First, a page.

Perfumery as we know it is built on the backs of the classics. Everything that came before the scents we smell today inspired and shaped them into what we know and love. The classics are the ancestors and the forebears – the parents, grandparents, and sometimes great grandparents to those fragrances we buy and wear today. But to say this does not mean that these fragrances are old and outdated – they are not relics from the past and many of them are as relevant today as they were when they first launched. Also, it’s important to note that the classics can be fragrances within living memory – they’re even the fragrances launching as we speak, we just don’t know it yet.
In this article, you will find a round-up of the classics that shaped perfumery, from the ancient colognes to the on-trend ouds. Some you will recognise and some will be new discoveries for you – all are essential sniffing points on the timeline of modern perfumery. It’s time to meet the classics!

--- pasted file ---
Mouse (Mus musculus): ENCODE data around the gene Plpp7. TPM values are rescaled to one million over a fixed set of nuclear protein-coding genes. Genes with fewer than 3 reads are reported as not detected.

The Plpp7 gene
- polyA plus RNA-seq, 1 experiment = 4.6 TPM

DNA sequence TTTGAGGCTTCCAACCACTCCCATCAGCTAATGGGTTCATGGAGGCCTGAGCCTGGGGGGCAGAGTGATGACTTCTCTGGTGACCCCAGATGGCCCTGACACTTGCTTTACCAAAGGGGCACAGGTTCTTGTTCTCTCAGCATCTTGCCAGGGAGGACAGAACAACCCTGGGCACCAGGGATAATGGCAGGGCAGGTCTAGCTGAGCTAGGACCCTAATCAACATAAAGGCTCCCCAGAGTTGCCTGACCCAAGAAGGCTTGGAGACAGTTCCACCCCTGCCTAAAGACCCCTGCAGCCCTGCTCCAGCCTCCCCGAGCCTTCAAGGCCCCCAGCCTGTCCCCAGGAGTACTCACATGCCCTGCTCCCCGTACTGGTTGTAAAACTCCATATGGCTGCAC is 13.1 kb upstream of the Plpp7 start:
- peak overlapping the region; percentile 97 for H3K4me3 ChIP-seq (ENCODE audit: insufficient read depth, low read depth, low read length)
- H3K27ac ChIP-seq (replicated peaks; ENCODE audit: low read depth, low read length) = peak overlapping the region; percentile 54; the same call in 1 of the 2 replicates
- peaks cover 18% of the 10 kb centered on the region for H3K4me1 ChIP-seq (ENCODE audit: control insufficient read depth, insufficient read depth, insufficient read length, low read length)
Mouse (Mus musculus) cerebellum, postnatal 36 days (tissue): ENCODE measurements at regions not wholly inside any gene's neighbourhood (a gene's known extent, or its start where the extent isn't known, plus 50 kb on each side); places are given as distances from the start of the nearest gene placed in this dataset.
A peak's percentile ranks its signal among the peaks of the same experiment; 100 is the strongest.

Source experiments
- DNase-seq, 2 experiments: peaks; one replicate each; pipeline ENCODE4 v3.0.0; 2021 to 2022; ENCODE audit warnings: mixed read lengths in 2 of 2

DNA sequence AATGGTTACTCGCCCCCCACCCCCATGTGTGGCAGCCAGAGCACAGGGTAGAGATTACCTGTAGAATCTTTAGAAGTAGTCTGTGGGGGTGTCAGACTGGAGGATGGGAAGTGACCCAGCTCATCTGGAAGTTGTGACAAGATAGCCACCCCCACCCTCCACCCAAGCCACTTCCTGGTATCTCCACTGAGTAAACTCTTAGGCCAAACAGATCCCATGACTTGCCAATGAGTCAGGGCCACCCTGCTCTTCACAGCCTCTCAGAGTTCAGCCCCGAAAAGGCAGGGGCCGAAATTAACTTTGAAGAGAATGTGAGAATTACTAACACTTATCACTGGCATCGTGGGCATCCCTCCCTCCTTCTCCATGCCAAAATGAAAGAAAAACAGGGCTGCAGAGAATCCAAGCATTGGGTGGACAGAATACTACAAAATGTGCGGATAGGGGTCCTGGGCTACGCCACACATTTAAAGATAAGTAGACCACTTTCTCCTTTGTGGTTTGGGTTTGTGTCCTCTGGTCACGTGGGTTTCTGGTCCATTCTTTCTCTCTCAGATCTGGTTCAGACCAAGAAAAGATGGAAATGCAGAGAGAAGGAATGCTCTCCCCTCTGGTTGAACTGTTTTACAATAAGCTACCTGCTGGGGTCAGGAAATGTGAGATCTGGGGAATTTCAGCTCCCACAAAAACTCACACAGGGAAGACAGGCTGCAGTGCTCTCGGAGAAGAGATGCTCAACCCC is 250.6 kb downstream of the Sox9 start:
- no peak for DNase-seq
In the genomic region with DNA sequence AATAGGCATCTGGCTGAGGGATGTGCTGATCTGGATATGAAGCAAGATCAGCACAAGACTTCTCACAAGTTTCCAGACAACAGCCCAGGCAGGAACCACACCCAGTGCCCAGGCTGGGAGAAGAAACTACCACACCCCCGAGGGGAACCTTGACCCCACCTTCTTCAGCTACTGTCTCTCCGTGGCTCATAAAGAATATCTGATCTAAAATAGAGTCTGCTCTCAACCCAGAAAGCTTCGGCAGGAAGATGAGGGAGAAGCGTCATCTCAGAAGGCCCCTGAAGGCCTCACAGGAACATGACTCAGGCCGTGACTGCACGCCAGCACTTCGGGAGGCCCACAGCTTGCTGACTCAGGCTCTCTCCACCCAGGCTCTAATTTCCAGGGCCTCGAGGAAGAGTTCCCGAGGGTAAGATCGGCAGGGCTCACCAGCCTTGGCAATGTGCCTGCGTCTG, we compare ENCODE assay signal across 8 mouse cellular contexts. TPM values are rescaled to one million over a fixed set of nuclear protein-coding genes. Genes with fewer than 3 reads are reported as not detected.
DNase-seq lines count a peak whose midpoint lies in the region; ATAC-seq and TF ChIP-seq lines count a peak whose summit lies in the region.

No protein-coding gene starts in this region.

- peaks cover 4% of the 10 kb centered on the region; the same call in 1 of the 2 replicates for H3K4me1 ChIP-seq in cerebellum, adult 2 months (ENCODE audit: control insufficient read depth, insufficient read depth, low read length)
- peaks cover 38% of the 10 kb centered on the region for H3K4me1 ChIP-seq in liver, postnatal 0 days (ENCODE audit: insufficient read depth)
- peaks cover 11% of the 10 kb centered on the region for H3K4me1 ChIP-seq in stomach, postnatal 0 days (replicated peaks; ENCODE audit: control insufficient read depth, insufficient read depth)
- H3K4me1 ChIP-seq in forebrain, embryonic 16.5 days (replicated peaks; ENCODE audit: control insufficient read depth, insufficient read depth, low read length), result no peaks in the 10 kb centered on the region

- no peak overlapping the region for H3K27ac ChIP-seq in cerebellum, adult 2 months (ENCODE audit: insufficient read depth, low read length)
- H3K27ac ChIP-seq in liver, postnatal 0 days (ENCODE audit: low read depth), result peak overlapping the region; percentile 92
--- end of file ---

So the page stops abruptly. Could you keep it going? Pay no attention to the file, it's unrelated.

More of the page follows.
(Willhelm Muelhens; 1792)
What we know as eau de cologne today, i.e. the super refreshing blend of citrus, neroli, petitgrain and musks, can be traced back to one fragrance: 4711. Originally developed for medicinal purposes in Cologne, Germany (ahhhh that makes sense), 4711 has been an icon for over 200 years. There’s substance behind that longevity and what I adore most about 4711 is just how easy it is – it is literally the best thing to splash on when the days turn hot and it has been for two whole centuries. You just can’t argue with that!
(Paul Parquet; 1882)
The first fougere (fern) came from Houbigant in 1882 and it cemented this style of fragrance as a staple within masculine perfumery. The basic Fougere accord consists of lavender, oakmoss and coumarin (an isolate from tonka bean that smells of hay, almonds and vanilla), all of which come together to create an aromatic and green sort-of barbershop vibe that ranges from dapper and suave, to cool and casual. Being the first, Fougere Royale feels more refined than most, boasting an elegant sort of masculinity that would put many modern fragrances in this style to shame.
(Jacques Guerlain; 1919)